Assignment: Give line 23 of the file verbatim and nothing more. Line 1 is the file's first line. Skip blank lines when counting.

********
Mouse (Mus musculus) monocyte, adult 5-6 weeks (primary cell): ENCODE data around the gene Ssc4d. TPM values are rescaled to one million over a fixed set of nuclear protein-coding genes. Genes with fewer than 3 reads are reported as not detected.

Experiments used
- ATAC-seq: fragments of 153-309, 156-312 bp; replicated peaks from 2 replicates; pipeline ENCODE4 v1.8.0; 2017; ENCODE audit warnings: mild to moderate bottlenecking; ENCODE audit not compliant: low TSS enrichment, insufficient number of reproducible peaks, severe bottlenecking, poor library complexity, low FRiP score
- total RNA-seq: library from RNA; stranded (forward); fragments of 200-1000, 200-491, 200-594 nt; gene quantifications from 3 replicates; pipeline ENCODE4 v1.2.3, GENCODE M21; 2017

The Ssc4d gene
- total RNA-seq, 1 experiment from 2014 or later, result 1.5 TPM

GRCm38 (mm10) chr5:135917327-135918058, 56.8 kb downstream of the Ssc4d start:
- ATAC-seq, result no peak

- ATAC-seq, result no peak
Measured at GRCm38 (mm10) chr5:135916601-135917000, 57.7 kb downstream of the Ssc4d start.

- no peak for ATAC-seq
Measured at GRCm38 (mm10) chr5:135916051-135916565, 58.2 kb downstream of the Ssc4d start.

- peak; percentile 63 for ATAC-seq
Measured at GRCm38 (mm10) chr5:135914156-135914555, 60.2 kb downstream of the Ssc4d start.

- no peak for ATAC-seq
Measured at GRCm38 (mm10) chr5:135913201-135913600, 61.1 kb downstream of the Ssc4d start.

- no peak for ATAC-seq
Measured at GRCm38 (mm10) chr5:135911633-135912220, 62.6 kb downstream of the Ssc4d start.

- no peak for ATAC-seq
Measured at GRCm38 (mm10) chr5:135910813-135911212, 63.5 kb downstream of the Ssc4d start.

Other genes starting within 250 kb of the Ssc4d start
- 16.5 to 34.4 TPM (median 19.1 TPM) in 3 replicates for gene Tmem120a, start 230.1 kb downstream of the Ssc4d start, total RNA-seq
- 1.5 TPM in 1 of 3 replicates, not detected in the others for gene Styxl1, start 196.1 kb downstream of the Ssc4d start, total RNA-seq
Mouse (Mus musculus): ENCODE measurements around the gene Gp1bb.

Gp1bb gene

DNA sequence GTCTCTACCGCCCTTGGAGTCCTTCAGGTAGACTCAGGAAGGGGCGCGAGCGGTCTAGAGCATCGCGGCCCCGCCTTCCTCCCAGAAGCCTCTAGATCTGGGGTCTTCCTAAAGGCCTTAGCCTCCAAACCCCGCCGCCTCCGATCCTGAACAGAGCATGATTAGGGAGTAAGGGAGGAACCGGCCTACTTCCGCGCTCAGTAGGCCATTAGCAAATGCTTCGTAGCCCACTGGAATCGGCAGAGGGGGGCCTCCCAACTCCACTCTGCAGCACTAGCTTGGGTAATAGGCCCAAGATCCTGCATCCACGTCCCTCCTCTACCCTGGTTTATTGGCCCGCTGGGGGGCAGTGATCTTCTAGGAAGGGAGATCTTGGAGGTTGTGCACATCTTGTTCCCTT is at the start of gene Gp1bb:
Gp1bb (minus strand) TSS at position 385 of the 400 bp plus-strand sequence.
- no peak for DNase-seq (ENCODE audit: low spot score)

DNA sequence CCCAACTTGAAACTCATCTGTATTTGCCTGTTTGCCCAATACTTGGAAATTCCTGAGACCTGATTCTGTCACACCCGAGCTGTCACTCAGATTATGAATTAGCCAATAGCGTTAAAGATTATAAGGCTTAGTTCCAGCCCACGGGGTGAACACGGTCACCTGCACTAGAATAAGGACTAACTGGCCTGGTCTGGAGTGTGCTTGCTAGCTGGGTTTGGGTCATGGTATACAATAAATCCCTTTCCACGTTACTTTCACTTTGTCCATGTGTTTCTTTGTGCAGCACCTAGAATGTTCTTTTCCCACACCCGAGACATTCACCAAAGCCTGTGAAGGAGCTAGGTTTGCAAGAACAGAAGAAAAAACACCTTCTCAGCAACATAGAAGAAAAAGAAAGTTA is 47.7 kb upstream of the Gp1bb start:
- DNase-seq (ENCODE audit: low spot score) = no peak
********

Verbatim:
- 1.5 TPM in 1 of 3 replicates, not detected in the others for gene Styxl1, start 196.1 kb downstream of the Ssc4d start, total RNA-seq